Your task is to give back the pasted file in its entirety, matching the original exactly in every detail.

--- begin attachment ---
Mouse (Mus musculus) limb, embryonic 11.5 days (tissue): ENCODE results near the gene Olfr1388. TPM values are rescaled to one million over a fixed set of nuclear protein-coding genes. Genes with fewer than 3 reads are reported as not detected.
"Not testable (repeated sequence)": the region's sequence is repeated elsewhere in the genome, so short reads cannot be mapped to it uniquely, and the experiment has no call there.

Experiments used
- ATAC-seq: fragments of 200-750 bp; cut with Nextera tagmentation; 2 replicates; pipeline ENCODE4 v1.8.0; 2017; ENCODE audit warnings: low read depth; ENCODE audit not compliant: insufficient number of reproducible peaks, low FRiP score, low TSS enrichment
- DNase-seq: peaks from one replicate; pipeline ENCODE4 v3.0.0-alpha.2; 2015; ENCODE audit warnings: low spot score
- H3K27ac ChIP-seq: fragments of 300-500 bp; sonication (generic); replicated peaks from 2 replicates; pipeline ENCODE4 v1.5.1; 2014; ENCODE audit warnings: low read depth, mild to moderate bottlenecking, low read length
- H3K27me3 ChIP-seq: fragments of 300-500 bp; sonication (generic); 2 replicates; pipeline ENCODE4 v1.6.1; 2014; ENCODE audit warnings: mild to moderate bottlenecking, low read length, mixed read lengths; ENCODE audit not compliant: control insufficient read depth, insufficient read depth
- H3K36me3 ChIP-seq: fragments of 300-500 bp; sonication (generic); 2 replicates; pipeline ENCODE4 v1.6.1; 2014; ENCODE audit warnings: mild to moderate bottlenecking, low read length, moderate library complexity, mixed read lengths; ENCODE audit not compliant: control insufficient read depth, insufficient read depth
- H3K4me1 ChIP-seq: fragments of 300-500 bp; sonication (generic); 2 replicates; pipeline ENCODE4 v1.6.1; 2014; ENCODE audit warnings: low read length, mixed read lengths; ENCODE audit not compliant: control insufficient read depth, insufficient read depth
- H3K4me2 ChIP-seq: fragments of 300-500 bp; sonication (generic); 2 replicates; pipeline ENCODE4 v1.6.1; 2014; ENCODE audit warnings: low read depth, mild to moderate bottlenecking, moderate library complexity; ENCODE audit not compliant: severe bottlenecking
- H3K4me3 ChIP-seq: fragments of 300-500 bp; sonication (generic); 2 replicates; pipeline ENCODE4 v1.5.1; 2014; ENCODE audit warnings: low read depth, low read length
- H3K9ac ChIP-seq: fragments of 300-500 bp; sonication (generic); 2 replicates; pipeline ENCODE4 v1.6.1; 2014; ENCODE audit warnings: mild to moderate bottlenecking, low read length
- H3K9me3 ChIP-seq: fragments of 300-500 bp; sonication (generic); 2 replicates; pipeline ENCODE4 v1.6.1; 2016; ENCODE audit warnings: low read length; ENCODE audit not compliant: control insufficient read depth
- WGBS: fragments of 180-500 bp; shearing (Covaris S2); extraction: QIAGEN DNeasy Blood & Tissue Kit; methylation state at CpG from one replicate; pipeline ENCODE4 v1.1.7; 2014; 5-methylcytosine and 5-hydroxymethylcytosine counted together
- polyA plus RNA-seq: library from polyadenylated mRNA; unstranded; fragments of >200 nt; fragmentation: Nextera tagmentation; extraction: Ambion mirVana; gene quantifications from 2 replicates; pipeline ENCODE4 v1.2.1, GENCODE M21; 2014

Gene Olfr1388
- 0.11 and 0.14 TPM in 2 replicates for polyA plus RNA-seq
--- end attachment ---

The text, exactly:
Mouse (Mus musculus) limb, embryonic 11.5 days (tissue): ENCODE results near the gene Olfr1388. TPM values are rescaled to one million over a fixed set of nuclear protein-coding genes. Genes with fewer than 3 reads are reported as not detected.
"Not testable (repeated sequence)": the region's sequence is repeated elsewhere in the genome, so short reads cannot be mapped to it uniquely, and the experiment has no call there.

Experiments used
- ATAC-seq: fragments of 200-750 bp; cut with Nextera tagmentation; 2 replicates; pipeline ENCODE4 v1.8.0; 2017; ENCODE audit warnings: low read depth; ENCODE audit not compliant: insufficient number of reproducible peaks, low FRiP score, low TSS enrichment
- DNase-seq: peaks from one replicate; pipeline ENCODE4 v3.0.0-alpha.2; 2015; ENCODE audit warnings: low spot score
- H3K27ac ChIP-seq: fragments of 300-500 bp; sonication (generic); replicated peaks from 2 replicates; pipeline ENCODE4 v1.5.1; 2014; ENCODE audit warnings: low read depth, mild to moderate bottlenecking, low read length
- H3K27me3 ChIP-seq: fragments of 300-500 bp; sonication (generic); 2 replicates; pipeline ENCODE4 v1.6.1; 2014; ENCODE audit warnings: mild to moderate bottlenecking, low read length, mixed read lengths; ENCODE audit not compliant: control insufficient read depth, insufficient read depth
- H3K36me3 ChIP-seq: fragments of 300-500 bp; sonication (generic); 2 replicates; pipeline ENCODE4 v1.6.1; 2014; ENCODE audit warnings: mild to moderate bottlenecking, low read length, moderate library complexity, mixed read lengths; ENCODE audit not compliant: control insufficient read depth, insufficient read depth
- H3K4me1 ChIP-seq: fragments of 300-500 bp; sonication (generic); 2 replicates; pipeline ENCODE4 v1.6.1; 2014; ENCODE audit warnings: low read length, mixed read lengths; ENCODE audit not compliant: control insufficient read depth, insufficient read depth
- H3K4me2 ChIP-seq: fragments of 300-500 bp; sonication (generic); 2 replicates; pipeline ENCODE4 v1.6.1; 2014; ENCODE audit warnings: low read depth, mild to moderate bottlenecking, moderate library complexity; ENCODE audit not compliant: severe bottlenecking
- H3K4me3 ChIP-seq: fragments of 300-500 bp; sonication (generic); 2 replicates; pipeline ENCODE4 v1.5.1; 2014; ENCODE audit warnings: low read depth, low read length
- H3K9ac ChIP-seq: fragments of 300-500 bp; sonication (generic); 2 replicates; pipeline ENCODE4 v1.6.1; 2014; ENCODE audit warnings: mild to moderate bottlenecking, low read length
- H3K9me3 ChIP-seq: fragments of 300-500 bp; sonication (generic); 2 replicates; pipeline ENCODE4 v1.6.1; 2016; ENCODE audit warnings: low read length; ENCODE audit not compliant: control insufficient read depth
- WGBS: fragments of 180-500 bp; shearing (Covaris S2); extraction: QIAGEN DNeasy Blood & Tissue Kit; methylation state at CpG from one replicate; pipeline ENCODE4 v1.1.7; 2014; 5-methylcytosine and 5-hydroxymethylcytosine counted together
- polyA plus RNA-seq: library from polyadenylated mRNA; unstranded; fragments of >200 nt; fragmentation: Nextera tagmentation; extraction: Ambion mirVana; gene quantifications from 2 replicates; pipeline ENCODE4 v1.2.1, GENCODE M21; 2014

Gene Olfr1388
- 0.11 and 0.14 TPM in 2 replicates for polyA plus RNA-seq